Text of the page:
With New York City’s coronavirus numbers beginning to improve, there could be a major obstacle before the five boroughs can beat the pandemic: hundreds of thousands of residents may not get vaccinated.

In an exclusive Spectrum News NY1/Ipsos poll of 3,000 New Yorkers this month, 11% say they have no plans to get vaccinated, with another 14% saying they’re unsure. Forty-eight percent said they had been vaccinated, while 28% said they planned to get a shot.

Mallory Newall, director of research at Ipsos, says New York City residents are actually less hesitant about the COVID-19 vaccine compared to the rest of the country.

“We see that the number of people that say that they definitely don't plan to receive the vaccine is about one in 10. That's a little bit lower than what we're seeing nationwide, where we see about one in five,” she said.

But with so many people expressing uneasiness and an unwillingness to be vaccinated, Newall says the poll highlights continued uncertainty around the vaccines.

Taking a closer look at the numbers, 80% of male respondents said they were or planned to be vaccinated, compared with 72% of women.

Similar to national trends, white and Asian respondents expressed strong confidence in the vaccine, while those identifying as Black or Hispanic lagged in enthusiasm.

When you look at the picture along income lines, those making $100,000 or more annually were more likely to support vaccination. There is more hesitancy among New Yorkers making $50,000 or less.

But ultimately, Newall says there is one indicator that trumps all the rest when it comes to who is or will likely be vaccinated against the coronavirus, particularly when you factor in likely voters.

“I think it basically boils down to both in New York and nationwide,” Newall said, “getting vaccinated has become a highly politically charged issue. And your partisan affiliation tends to be the biggest driver of likelihood to get vaccinated, much more so than traditional characteristics that could influence your health decisions like education level or income.”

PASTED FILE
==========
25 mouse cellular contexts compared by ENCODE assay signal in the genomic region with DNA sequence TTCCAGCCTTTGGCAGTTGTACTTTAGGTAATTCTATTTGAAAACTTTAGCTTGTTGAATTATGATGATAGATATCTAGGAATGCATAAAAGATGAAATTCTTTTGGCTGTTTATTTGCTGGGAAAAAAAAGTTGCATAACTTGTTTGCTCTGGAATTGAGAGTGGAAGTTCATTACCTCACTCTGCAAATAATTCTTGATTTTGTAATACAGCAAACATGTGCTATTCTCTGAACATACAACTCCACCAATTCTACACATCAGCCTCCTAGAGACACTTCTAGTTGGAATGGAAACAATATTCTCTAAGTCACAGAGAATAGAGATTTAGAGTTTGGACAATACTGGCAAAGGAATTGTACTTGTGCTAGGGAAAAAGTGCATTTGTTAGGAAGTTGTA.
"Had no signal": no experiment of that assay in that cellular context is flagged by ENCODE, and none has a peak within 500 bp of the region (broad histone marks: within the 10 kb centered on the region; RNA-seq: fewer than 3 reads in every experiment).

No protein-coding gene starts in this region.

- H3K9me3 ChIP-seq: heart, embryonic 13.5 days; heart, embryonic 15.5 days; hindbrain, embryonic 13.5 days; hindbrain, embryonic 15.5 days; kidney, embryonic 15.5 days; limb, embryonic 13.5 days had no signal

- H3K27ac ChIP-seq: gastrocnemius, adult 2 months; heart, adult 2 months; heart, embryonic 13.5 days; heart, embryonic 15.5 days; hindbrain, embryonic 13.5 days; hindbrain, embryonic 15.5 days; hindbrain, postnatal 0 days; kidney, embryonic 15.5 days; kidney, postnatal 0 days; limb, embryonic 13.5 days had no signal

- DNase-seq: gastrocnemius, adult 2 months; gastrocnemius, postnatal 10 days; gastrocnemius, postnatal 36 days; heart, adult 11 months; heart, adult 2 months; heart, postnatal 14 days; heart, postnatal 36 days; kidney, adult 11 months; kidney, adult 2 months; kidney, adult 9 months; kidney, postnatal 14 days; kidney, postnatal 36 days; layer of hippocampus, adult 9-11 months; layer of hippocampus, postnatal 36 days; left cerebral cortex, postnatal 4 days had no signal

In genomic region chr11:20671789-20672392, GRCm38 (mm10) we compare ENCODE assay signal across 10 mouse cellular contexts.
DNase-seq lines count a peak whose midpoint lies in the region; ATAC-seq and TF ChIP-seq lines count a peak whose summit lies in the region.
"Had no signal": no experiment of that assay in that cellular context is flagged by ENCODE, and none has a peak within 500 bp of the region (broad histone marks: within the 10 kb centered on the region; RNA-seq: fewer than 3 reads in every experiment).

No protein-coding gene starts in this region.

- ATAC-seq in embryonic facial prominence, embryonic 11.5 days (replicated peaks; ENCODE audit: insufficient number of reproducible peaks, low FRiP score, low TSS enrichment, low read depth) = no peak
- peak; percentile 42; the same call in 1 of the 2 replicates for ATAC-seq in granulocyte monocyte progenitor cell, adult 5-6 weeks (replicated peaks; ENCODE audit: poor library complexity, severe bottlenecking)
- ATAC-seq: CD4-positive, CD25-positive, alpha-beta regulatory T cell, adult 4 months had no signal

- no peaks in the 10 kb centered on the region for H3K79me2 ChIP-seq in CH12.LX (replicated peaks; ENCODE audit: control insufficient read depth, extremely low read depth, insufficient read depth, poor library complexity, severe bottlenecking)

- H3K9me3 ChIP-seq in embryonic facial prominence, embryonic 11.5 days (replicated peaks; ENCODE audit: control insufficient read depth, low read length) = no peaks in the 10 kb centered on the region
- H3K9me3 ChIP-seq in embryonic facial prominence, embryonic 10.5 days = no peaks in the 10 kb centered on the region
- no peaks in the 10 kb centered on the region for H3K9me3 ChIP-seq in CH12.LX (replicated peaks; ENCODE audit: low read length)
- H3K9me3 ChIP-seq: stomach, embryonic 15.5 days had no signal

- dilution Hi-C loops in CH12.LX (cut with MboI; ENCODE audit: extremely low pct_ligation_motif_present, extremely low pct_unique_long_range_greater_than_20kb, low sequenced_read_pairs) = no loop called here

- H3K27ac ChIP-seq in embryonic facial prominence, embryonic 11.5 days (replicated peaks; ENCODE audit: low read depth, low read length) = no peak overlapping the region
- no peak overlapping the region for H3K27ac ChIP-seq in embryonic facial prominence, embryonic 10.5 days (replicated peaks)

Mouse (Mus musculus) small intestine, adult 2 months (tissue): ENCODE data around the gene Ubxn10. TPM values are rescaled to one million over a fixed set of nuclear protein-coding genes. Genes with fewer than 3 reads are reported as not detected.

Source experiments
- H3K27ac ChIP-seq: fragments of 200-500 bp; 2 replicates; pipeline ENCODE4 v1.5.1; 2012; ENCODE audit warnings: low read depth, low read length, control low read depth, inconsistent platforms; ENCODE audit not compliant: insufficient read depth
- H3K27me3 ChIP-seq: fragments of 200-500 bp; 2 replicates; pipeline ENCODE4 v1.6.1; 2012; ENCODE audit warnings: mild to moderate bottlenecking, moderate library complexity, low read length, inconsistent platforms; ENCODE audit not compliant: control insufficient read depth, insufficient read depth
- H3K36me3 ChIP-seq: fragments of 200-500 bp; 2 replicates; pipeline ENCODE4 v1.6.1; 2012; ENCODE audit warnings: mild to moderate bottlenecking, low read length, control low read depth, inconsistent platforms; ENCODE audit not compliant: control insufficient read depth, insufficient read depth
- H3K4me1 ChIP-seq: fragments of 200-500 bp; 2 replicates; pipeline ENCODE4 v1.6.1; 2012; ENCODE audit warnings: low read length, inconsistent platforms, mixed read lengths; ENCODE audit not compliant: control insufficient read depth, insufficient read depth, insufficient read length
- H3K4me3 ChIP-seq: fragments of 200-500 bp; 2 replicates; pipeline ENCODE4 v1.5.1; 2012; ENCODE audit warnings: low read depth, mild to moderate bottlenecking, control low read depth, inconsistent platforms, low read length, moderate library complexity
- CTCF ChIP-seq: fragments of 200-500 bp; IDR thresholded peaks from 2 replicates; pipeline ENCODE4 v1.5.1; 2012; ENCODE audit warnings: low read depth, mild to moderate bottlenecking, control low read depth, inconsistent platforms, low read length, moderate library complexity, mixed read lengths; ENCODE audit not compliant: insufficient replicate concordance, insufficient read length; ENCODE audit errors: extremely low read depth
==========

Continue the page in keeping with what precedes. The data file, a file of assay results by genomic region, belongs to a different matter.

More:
Former city Health Commissioner Dr. Mary Bassett says she is optimistic about those still on the fence.

“We have a higher proportion of people vaccinated, and that's in line with the national figures. We have fewer people saying that they're never going to get it. I put the category of the ‘not sure, haven't got a plan’ in the wait-and-see category,” said Bassett.

Dr. Bassett now serves as the director of Harvard University’s FXB Center for Health and Human Rights. She says too much weight has been placed on hesitancy among Black and Hispanic Americans.

“I am a little concerned that the vaccine hesitancy among people of color has been overplayed,” Bassett said, pointing to national polling showing greater hesitancy among white, conservative Trump supporters. “In many, many cases, I know, speaking from my own family and from the shift in the numbers that we've seen, the real problem was that it was just really hard to get an appointment to get vaccinated and that that's being addressed. And the numbers are showing it.”

Ultimately, Bassett says getting more people vaccinated, reaching herd immunity and achieving a safe, new normal means changing the message, particularly for those who no longer trust the nation’s scientific leaders.

“I think showing respect for the concerns that people have, giving them a chance to ask the questions they have and treat them as valid concerns, that is part of what we have to do instead of making people feel like they're stupid, ‘You don't understand science,’ ‘We’re the scientists, listen to us.’ That has been lost,” Bassett said. “And also, we need to make it clear that it's OK to look at the data and change your mind.”